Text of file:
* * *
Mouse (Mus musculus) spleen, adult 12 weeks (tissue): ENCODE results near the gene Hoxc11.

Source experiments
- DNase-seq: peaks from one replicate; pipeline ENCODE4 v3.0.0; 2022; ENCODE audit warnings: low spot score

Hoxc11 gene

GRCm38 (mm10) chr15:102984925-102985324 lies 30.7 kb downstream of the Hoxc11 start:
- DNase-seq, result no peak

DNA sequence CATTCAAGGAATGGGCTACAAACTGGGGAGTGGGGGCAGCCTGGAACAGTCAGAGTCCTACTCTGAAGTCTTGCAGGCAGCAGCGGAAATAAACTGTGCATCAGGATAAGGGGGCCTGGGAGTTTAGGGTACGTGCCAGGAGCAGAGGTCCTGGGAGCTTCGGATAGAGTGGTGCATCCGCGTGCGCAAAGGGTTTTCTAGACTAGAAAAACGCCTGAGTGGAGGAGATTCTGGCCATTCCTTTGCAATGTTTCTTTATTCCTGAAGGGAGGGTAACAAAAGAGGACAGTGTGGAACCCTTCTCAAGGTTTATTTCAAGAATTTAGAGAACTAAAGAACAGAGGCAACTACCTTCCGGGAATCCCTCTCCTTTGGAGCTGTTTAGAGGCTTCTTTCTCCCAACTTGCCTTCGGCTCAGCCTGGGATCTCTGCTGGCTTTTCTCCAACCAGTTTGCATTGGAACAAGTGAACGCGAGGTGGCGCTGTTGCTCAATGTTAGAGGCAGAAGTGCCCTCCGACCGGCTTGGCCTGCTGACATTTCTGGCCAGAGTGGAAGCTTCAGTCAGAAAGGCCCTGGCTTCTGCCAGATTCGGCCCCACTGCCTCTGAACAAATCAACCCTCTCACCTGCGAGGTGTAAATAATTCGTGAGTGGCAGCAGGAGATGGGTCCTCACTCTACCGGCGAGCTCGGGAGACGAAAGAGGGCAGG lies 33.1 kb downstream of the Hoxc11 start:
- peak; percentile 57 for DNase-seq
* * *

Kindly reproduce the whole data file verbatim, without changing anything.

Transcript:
Mouse (Mus musculus) spleen, adult 12 weeks (tissue): ENCODE results near the gene Hoxc11.

Source experiments
- DNase-seq: peaks from one replicate; pipeline ENCODE4 v3.0.0; 2022; ENCODE audit warnings: low spot score

Hoxc11 gene

GRCm38 (mm10) chr15:102984925-102985324 lies 30.7 kb downstream of the Hoxc11 start:
- DNase-seq, result no peak

DNA sequence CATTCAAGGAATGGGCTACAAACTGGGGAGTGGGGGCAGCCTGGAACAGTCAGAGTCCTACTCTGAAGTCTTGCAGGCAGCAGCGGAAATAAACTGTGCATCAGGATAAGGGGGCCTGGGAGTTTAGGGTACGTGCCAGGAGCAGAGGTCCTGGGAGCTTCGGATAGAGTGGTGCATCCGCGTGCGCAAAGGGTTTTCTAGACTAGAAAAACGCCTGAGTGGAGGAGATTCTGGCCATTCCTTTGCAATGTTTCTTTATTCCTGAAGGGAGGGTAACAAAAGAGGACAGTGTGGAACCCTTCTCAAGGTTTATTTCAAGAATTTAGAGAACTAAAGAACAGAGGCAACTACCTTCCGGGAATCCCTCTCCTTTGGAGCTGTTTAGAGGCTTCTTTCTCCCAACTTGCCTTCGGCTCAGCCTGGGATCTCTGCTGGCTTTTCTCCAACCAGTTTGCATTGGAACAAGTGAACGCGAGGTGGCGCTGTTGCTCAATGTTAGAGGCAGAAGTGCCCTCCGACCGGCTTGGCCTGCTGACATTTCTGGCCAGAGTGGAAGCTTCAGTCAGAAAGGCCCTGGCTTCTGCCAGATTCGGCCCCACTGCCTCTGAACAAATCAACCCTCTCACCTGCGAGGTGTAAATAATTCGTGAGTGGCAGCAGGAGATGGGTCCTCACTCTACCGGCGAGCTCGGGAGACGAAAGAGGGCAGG lies 33.1 kb downstream of the Hoxc11 start:
- peak; percentile 57 for DNase-seq